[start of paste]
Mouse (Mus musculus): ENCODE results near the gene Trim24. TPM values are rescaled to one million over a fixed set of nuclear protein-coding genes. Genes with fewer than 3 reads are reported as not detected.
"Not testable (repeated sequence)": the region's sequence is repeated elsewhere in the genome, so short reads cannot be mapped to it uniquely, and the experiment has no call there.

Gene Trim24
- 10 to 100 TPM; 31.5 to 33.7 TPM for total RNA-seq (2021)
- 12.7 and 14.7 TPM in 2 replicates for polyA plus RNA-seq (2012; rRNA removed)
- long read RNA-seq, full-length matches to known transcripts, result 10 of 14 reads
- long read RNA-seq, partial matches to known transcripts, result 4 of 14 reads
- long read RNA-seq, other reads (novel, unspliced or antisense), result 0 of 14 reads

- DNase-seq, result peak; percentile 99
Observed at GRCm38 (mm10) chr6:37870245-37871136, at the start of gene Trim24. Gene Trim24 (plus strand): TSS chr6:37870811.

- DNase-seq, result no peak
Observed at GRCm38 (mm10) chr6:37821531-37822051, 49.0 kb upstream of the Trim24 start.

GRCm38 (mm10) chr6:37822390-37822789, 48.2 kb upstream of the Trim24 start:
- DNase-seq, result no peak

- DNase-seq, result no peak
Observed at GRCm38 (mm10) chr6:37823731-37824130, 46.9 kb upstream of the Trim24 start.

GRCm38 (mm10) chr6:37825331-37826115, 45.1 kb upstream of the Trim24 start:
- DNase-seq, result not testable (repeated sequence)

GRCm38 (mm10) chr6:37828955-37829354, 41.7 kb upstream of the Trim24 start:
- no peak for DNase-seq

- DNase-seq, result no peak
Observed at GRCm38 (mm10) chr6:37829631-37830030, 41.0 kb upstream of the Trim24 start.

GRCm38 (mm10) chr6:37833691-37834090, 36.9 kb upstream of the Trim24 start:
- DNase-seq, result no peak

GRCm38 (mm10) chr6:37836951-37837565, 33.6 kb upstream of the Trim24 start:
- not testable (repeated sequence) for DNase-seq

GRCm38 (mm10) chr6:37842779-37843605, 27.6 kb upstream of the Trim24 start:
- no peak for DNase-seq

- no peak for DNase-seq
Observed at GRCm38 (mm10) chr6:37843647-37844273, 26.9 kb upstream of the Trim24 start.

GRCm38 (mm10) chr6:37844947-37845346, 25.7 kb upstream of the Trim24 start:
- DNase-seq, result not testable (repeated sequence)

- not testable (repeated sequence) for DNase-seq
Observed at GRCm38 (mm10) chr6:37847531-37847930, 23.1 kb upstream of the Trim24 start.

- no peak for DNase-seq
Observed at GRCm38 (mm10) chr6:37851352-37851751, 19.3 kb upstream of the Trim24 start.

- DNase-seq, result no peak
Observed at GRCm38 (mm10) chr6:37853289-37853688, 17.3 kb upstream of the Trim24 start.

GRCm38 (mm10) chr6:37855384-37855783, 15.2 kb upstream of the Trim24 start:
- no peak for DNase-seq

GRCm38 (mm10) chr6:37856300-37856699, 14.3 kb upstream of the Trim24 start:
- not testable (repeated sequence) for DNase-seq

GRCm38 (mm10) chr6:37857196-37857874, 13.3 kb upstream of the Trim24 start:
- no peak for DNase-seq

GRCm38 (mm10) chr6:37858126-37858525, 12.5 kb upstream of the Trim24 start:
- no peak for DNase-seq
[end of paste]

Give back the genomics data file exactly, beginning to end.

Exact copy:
Mouse (Mus musculus): ENCODE results near the gene Trim24. TPM values are rescaled to one million over a fixed set of nuclear protein-coding genes. Genes with fewer than 3 reads are reported as not detected.
"Not testable (repeated sequence)": the region's sequence is repeated elsewhere in the genome, so short reads cannot be mapped to it uniquely, and the experiment has no call there.

Gene Trim24
- 10 to 100 TPM; 31.5 to 33.7 TPM for total RNA-seq (2021)
- 12.7 and 14.7 TPM in 2 replicates for polyA plus RNA-seq (2012; rRNA removed)
- long read RNA-seq, full-length matches to known transcripts, result 10 of 14 reads
- long read RNA-seq, partial matches to known transcripts, result 4 of 14 reads
- long read RNA-seq, other reads (novel, unspliced or antisense), result 0 of 14 reads

- DNase-seq, result peak; percentile 99
Observed at GRCm38 (mm10) chr6:37870245-37871136, at the start of gene Trim24. Gene Trim24 (plus strand): TSS chr6:37870811.

- DNase-seq, result no peak
Observed at GRCm38 (mm10) chr6:37821531-37822051, 49.0 kb upstream of the Trim24 start.

GRCm38 (mm10) chr6:37822390-37822789, 48.2 kb upstream of the Trim24 start:
- DNase-seq, result no peak

- DNase-seq, result no peak
Observed at GRCm38 (mm10) chr6:37823731-37824130, 46.9 kb upstream of the Trim24 start.

GRCm38 (mm10) chr6:37825331-37826115, 45.1 kb upstream of the Trim24 start:
- DNase-seq, result not testable (repeated sequence)

GRCm38 (mm10) chr6:37828955-37829354, 41.7 kb upstream of the Trim24 start:
- no peak for DNase-seq

- DNase-seq, result no peak
Observed at GRCm38 (mm10) chr6:37829631-37830030, 41.0 kb upstream of the Trim24 start.

GRCm38 (mm10) chr6:37833691-37834090, 36.9 kb upstream of the Trim24 start:
- DNase-seq, result no peak

GRCm38 (mm10) chr6:37836951-37837565, 33.6 kb upstream of the Trim24 start:
- not testable (repeated sequence) for DNase-seq

GRCm38 (mm10) chr6:37842779-37843605, 27.6 kb upstream of the Trim24 start:
- no peak for DNase-seq

- no peak for DNase-seq
Observed at GRCm38 (mm10) chr6:37843647-37844273, 26.9 kb upstream of the Trim24 start.

GRCm38 (mm10) chr6:37844947-37845346, 25.7 kb upstream of the Trim24 start:
- DNase-seq, result not testable (repeated sequence)

- not testable (repeated sequence) for DNase-seq
Observed at GRCm38 (mm10) chr6:37847531-37847930, 23.1 kb upstream of the Trim24 start.

- no peak for DNase-seq
Observed at GRCm38 (mm10) chr6:37851352-37851751, 19.3 kb upstream of the Trim24 start.

- DNase-seq, result no peak
Observed at GRCm38 (mm10) chr6:37853289-37853688, 17.3 kb upstream of the Trim24 start.

GRCm38 (mm10) chr6:37855384-37855783, 15.2 kb upstream of the Trim24 start:
- no peak for DNase-seq

GRCm38 (mm10) chr6:37856300-37856699, 14.3 kb upstream of the Trim24 start:
- not testable (repeated sequence) for DNase-seq

GRCm38 (mm10) chr6:37857196-37857874, 13.3 kb upstream of the Trim24 start:
- no peak for DNase-seq

GRCm38 (mm10) chr6:37858126-37858525, 12.5 kb upstream of the Trim24 start:
- no peak for DNase-seq